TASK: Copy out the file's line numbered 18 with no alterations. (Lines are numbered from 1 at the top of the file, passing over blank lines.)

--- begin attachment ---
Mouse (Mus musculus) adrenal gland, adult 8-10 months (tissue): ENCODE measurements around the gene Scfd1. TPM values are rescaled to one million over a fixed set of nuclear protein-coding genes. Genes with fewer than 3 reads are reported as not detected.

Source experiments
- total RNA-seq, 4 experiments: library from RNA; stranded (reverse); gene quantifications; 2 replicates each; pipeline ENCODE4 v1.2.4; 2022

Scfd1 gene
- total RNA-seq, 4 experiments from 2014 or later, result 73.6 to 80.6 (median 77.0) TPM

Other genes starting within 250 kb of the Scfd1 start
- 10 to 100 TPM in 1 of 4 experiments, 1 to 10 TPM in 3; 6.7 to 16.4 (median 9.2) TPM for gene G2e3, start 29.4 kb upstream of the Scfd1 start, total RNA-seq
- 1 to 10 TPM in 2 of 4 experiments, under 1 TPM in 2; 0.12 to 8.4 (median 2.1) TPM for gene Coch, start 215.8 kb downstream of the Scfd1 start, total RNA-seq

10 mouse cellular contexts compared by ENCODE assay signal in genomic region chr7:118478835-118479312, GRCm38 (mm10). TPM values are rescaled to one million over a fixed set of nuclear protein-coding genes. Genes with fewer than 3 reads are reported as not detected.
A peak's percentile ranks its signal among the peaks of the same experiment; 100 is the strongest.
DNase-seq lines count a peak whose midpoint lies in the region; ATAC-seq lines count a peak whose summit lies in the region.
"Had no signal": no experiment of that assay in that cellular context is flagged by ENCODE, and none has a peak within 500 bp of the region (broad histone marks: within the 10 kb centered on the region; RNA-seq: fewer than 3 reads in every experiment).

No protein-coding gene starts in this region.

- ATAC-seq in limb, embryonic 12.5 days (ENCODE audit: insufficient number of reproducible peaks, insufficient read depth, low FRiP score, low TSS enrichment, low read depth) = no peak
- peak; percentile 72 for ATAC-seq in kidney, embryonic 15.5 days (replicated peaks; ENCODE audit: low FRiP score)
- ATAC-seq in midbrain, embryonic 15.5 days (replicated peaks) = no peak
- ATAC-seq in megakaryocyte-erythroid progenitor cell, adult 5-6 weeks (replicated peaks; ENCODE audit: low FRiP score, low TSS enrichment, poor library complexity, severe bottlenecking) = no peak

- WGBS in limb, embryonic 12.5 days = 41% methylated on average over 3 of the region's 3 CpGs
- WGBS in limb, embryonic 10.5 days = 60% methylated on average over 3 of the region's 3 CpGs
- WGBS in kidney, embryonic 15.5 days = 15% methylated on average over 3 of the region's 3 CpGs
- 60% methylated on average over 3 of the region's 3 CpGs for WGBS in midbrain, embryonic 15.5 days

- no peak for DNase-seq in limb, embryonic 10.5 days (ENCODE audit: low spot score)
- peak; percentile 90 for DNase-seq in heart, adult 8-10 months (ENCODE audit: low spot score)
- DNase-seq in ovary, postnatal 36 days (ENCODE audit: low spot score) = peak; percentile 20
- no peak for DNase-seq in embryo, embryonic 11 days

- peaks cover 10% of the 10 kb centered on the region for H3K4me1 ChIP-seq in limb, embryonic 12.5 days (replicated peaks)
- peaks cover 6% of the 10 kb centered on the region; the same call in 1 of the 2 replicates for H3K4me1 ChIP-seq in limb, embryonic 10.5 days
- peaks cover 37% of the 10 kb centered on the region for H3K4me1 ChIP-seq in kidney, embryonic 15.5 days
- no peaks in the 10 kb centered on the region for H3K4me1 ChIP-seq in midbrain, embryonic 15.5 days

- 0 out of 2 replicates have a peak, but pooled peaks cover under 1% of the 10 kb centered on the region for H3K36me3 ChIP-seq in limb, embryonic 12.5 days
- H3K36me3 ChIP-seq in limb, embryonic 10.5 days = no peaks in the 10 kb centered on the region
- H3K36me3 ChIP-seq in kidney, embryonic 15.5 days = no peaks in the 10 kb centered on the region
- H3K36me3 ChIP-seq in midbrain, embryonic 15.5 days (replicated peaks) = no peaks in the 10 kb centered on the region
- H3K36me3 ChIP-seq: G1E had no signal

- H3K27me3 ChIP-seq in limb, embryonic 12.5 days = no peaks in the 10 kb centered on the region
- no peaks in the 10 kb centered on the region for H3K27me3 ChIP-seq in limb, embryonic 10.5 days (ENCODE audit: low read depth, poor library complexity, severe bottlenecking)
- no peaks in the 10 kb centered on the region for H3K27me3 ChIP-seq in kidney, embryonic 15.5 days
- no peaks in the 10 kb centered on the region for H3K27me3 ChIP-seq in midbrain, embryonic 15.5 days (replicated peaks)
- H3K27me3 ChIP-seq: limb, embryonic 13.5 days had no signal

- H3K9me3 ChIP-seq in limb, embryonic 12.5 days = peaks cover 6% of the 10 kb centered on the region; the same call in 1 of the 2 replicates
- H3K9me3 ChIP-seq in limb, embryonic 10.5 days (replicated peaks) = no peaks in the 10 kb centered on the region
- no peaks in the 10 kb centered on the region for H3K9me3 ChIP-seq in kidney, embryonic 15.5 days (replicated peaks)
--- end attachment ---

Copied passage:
- WGBS in limb, embryonic 12.5 days = 41% methylated on average over 3 of the region's 3 CpGs